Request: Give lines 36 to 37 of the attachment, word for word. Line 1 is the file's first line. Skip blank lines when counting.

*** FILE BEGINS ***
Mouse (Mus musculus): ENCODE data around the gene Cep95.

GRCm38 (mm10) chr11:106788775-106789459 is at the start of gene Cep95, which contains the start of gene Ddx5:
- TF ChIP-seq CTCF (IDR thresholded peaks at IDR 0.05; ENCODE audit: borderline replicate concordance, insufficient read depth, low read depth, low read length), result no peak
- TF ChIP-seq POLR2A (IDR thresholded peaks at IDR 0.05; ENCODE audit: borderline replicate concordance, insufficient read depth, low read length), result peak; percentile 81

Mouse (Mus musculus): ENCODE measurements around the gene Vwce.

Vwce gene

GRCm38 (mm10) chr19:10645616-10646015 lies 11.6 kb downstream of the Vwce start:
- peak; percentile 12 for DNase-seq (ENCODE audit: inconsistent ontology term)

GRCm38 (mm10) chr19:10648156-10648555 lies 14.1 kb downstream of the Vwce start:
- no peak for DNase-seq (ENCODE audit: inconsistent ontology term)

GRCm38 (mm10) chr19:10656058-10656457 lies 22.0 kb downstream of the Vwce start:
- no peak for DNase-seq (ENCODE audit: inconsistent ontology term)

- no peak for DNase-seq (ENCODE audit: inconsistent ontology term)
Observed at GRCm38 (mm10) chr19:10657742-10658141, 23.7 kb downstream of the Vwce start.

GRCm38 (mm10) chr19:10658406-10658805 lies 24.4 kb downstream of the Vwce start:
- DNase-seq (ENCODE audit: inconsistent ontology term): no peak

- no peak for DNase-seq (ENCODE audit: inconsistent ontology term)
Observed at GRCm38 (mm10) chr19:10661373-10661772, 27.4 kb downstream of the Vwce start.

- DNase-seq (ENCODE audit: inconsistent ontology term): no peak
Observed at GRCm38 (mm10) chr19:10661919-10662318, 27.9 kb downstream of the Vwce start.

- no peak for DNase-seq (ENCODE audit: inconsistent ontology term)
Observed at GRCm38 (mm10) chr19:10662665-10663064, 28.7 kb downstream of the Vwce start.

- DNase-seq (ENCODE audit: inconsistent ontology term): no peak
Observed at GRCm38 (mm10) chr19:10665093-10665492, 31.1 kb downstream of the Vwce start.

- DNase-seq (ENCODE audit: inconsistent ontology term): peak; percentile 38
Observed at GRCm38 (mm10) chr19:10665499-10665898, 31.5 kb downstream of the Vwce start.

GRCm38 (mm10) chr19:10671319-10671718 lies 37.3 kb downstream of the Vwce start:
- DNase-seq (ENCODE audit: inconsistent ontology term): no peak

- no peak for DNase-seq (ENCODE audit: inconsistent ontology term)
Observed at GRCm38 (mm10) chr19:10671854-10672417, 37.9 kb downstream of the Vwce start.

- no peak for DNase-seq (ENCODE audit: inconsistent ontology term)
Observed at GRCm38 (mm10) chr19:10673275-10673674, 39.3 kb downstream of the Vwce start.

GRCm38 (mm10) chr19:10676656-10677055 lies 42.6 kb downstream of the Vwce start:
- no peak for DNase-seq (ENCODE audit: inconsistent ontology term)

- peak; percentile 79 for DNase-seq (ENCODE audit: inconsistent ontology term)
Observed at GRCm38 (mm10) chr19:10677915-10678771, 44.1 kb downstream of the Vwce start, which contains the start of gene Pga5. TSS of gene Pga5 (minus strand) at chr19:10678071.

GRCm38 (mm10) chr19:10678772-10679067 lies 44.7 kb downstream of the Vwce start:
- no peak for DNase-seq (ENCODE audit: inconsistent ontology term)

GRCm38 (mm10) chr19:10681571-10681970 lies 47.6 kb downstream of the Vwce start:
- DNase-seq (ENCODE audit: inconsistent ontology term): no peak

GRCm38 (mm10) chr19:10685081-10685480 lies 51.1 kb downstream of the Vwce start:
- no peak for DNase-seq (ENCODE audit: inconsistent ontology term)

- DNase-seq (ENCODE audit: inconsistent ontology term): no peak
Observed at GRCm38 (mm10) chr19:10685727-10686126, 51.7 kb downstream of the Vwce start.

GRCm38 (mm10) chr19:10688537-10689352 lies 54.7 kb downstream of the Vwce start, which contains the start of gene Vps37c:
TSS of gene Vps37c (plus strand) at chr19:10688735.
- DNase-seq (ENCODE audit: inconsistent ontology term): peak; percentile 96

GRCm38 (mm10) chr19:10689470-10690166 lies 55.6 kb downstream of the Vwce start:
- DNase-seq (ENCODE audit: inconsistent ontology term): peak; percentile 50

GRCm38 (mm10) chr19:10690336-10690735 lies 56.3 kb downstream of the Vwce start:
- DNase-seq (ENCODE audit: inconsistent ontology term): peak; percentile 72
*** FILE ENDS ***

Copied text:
Observed at GRCm38 (mm10) chr19:10677915-10678771, 44.1 kb downstream of the Vwce start, which contains the start of gene Pga5. TSS of gene Pga5 (minus strand) at chr19:10678071.

GRCm38 (mm10) chr19:10678772-10679067 lies 44.7 kb downstream of the Vwce start: